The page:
I walked through hunting grounds on a frigid April morning. This used to be a farm I looked upon often from the cemetery, where my grandparents are buried. It is an old cemetery, as you can see by the stones, and the church itself has been locked away to the world for decades. I would look upon those broken stones and that gaping maw of a tree as a child and wonder if the stillness in the day truly continued into the night.
Why do I feel drawn to these places? My grandmother’s death was the first major loss I experienced as a child. It also helped me realize how much I depended on my grandparents for stability in the world.
When you’re a preacher’s kid, your allegiance is to your church. You go to the church’s school and hang out with other church kids. The town is to be held at a distance, what with all its heathens and *gasp* Catholics.
Yet even in the church, I felt held at arm’s length from everyone. The Powers That Be considered my dad to be something of a problem solver, so every few years he was sent to a new church to deal with frictions inside the church or between the church and the community. Every few years we had to pack up, say goodbye to people we were just barely beginning to know, and walk to the front of yet another church and be stared at by hundreds of people as the “and family” of the new pastor package. It’s hard to become a part of something when you’re set apart from the get-go.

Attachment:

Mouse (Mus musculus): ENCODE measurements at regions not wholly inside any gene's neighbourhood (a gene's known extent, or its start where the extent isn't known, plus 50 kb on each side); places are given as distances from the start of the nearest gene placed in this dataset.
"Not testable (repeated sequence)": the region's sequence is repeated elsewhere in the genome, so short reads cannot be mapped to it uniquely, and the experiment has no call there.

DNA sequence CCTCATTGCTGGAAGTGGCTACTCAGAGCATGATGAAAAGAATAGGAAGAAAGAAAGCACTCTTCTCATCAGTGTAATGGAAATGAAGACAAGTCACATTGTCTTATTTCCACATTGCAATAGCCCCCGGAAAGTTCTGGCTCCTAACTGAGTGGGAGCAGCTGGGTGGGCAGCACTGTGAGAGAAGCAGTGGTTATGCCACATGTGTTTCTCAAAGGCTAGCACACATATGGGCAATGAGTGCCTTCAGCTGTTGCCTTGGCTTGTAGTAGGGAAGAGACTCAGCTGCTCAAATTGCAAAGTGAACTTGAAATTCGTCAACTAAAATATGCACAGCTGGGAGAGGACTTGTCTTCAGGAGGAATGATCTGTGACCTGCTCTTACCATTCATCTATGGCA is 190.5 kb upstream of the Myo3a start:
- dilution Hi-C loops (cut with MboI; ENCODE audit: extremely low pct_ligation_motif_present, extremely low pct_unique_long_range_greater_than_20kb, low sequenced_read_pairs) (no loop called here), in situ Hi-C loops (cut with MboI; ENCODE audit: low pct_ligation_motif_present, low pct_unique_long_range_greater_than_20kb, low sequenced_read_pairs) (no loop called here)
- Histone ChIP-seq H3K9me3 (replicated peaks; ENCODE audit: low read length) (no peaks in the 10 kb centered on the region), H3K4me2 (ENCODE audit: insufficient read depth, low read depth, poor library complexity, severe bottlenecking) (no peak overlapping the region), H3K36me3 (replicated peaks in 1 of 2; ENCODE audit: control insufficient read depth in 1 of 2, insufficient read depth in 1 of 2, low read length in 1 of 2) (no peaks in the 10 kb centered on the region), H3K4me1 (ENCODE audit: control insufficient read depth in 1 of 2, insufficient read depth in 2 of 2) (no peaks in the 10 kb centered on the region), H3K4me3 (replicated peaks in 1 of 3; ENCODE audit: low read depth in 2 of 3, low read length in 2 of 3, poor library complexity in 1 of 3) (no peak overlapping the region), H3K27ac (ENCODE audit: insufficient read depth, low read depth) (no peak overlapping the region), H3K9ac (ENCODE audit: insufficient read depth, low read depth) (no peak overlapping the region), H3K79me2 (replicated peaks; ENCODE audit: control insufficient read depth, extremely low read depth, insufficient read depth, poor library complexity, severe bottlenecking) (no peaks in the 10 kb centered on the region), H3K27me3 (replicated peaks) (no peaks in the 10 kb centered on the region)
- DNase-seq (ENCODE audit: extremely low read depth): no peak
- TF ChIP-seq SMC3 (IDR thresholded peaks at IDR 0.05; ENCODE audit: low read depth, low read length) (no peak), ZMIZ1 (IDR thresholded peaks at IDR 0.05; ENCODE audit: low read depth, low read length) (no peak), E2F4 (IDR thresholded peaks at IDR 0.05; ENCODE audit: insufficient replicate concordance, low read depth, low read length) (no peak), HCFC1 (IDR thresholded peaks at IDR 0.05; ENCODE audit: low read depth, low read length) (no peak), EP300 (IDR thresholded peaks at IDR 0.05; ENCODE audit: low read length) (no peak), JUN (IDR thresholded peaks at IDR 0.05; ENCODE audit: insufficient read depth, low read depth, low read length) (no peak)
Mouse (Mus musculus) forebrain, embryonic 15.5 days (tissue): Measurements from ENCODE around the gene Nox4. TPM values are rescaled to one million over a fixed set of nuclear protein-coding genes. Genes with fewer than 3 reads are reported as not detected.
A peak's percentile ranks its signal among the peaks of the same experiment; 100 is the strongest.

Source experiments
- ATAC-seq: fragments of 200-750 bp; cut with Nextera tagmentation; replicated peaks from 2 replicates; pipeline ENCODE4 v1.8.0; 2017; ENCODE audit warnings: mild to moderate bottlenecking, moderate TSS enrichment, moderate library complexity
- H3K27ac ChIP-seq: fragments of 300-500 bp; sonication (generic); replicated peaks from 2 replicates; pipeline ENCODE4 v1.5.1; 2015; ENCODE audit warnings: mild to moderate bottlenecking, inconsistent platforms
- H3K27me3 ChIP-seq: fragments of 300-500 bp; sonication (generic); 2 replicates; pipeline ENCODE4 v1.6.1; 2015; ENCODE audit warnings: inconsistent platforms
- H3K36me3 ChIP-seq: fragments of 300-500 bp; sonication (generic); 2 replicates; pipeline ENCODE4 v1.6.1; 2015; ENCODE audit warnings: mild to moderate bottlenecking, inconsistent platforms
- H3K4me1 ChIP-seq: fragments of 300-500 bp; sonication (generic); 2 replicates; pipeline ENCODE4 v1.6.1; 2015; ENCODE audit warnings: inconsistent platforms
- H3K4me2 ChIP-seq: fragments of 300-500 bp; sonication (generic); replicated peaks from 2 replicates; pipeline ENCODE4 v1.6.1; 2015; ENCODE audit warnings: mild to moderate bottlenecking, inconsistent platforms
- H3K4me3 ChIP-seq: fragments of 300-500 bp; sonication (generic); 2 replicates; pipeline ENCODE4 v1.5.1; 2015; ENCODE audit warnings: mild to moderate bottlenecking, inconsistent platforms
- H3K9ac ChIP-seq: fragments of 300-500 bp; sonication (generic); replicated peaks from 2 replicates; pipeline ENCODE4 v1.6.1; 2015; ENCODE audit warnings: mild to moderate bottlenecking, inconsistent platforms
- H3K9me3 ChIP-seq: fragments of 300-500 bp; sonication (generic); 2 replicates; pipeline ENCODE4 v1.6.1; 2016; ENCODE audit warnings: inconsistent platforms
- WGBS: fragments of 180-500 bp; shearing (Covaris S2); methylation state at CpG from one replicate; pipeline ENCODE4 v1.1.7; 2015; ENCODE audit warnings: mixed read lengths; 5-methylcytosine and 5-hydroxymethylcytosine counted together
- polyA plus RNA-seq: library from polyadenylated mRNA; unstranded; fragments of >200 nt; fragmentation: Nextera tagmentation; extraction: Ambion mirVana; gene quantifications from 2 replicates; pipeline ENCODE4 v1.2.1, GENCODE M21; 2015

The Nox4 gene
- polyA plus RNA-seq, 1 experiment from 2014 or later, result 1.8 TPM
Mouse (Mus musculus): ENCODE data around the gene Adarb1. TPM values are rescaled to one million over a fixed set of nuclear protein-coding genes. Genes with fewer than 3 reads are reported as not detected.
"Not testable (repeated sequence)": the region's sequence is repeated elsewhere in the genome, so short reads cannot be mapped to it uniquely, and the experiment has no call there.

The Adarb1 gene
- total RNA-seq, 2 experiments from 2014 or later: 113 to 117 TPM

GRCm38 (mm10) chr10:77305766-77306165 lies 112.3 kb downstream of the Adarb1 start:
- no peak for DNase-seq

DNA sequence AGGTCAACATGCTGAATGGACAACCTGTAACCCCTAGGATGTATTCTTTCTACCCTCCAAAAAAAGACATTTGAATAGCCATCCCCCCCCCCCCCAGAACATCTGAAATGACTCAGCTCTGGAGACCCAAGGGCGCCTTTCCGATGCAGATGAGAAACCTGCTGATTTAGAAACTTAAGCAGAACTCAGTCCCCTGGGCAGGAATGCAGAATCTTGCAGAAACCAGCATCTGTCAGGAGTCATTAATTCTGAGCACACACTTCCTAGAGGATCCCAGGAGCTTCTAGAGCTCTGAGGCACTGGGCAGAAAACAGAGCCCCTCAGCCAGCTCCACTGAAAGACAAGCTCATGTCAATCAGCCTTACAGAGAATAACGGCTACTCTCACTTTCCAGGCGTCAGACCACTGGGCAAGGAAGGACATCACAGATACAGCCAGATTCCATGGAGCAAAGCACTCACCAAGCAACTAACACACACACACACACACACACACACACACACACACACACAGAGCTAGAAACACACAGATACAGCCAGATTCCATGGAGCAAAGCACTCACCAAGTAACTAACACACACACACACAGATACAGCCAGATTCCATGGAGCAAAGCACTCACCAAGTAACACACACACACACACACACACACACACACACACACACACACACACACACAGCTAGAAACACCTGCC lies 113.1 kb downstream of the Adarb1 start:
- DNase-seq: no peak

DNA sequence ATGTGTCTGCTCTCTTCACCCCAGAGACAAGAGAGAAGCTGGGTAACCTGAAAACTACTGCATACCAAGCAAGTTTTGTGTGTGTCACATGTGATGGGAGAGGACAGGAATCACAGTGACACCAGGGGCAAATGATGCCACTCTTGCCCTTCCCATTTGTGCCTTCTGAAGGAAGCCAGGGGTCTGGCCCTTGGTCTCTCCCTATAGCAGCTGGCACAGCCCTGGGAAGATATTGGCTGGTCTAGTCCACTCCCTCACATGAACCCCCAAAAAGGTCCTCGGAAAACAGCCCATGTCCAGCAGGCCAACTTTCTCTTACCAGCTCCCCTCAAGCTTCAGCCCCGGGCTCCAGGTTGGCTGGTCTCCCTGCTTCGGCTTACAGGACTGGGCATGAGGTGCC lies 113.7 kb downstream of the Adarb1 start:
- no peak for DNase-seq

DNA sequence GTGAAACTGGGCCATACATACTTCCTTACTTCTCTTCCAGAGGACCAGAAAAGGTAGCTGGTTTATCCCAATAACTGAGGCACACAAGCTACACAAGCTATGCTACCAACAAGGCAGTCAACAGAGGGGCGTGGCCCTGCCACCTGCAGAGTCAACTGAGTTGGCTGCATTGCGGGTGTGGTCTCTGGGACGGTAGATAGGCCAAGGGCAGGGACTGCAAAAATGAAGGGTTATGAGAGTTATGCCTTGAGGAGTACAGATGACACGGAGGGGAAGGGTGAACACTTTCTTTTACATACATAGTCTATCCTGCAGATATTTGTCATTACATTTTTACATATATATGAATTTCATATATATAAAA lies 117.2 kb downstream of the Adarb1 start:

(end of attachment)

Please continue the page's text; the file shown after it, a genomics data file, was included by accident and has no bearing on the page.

My grandparents, however, never moved. For years, I walked with Grandpa to the same park and fed ducks. Every summer I dragged my feet behind Grandma to the same craft store so she could sift through dress patterns. (Note to Craft Stores: put something to do by those blastedly huge pattern catalogs!) We grilled out at their house every Fourth of July and parked on the same mosquito-addled hillside for fireworks. My grandparents knew contentment through place in their community, and with every visit, I knew it, too.
When Grandma died, they buried her in this small rural cemetery, not far from the open-mouthed tree. After the burial, my mother pointed across the street to a hollow yellow brick house. “That’s the Streich farm, your grandma’s.” I stopped listening after “grandma’s.” When you’re twelve, you don’t think much about cousins twice removed or however that works. You just hear that something else was once a part of your family’s place. I looked upon the fields of corn, the fallow lots of grasses, and inside made it mine. I imagined that land during my years in boarding school, where we learned to tie ourselves to God and prepare to move across the world on His Whim. I wanted that house and its fields. Let God maneuver other people about like game pieces. I put my time in. Let me have place.
Then they tore down the house and turned it into wild lands for hunters.
I don’t blame the Streich relative, however distant, for selling to the Department of Forest and Wildlife. At least the land won’t be buried under concrete and strip malls. It’s acquired a new beauty in this wild phase, with hidden pools, peculiar clumps of trees and shrubs, and grasses tall enough to hide wolves. The land may never physically be mine, but I can wander through it, touch its soil, and imagine, for a while, what it means to have place.